Judge Dismisses GOP Lawsuit Challenging Ballot Design

Waukesha County Judge Says Party Leaders Have No Standing To Sue

Photo: Michael Newman (CC-BY-NC-ND).

A Waukesha County judge has dismissed a Republican lawsuit challenging the fairness of the state’s new model ballots.

Judge James Kieffer made his ruling less than an hour after hearing arguments in the case. Kieffer said neither Assembly Speaker Robin Vos nor Senate Majority Leader Scott Fitzgerald had standing to bring the lawsuit, since neither lawmaker had been harmed by the ballots. Kieffer also ruled that if Republicans had complaints with the ballots, they should address those to the Government Accountability Board first before turning to the courts.

Vos and Fitzgerald contended that because the model ballots don’t include enough separation between the name of an office and the first candidate for that office, voters would assume there was only one candidate, or that the first person listed was the incumbent. Democrats are listed first on Wisconsin ballots this year because their party won the presidential race in 2012.

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Kieffer noted that clerks from all 72 counties could potentially design different ballots that deviate from the state’s suggestions. Several clerks from Democratic counties have already said publicly that they won’t use the state’s model ballots and will instead stick to older designs.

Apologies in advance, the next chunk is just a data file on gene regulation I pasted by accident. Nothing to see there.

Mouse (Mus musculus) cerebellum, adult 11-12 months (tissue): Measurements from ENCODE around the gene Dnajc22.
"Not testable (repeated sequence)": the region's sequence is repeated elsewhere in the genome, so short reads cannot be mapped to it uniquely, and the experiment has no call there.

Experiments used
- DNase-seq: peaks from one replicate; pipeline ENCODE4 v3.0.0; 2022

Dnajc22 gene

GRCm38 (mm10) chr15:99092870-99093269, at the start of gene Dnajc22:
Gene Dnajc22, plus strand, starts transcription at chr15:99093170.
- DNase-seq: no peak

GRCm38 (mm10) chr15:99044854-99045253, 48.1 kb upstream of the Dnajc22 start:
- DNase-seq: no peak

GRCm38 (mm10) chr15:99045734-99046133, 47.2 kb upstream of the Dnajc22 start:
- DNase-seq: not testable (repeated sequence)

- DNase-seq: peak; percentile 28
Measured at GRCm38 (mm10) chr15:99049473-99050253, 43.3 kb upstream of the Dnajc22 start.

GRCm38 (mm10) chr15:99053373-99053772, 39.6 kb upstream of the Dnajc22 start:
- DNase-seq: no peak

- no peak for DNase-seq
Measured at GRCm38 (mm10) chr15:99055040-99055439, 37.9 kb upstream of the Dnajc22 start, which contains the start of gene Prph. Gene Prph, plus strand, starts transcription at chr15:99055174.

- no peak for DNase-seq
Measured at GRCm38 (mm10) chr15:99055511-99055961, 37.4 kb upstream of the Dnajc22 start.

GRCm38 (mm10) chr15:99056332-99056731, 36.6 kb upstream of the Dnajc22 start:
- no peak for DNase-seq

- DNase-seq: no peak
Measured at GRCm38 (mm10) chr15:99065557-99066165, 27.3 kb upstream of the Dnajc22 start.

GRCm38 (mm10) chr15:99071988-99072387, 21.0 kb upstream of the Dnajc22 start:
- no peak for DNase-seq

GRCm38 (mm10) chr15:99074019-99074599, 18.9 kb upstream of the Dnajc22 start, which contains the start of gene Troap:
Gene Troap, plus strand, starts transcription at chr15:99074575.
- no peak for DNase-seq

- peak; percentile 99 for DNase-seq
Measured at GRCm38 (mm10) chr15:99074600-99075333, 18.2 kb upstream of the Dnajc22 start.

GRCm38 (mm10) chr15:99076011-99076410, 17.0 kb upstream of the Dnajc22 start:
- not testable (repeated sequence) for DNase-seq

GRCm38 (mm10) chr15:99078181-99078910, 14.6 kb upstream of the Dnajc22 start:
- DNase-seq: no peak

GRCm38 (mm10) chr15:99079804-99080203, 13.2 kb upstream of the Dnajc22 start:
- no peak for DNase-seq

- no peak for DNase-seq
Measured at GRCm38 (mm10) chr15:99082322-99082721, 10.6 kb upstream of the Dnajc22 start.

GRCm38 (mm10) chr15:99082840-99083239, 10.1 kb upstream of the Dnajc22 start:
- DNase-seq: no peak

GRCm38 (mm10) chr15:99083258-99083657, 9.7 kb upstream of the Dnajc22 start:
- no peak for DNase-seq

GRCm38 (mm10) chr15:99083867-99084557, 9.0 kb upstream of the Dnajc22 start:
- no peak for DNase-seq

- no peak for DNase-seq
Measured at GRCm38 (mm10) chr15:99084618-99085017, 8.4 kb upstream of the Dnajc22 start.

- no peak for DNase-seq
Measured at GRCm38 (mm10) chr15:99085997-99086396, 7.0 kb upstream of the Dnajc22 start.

Government Accountability Board Director Kevin Kennedy said after the ruling on Wednesday that he was pleased with the outcome.

“Once the ballots are printed, if you take a look at those 72 ballots which are very similar in many cases to ballots that have been used in prior elections — including 2010 and 2012 for the November elections — the idea that there is significant potential for voter confusion, I think, is not supported,” said Kennedy.

Attorney Joseph Olsson, who represented Republicans, said that he thought the lawmakers had exhausted all other options to deal with the ballots.

“But such is the case with litigation,” said Olsson. “The judge gets to make the decision on that, and I don’t.”

Editor’s Note: This story has been updated with details from the 3:30 p.m. news broadcast.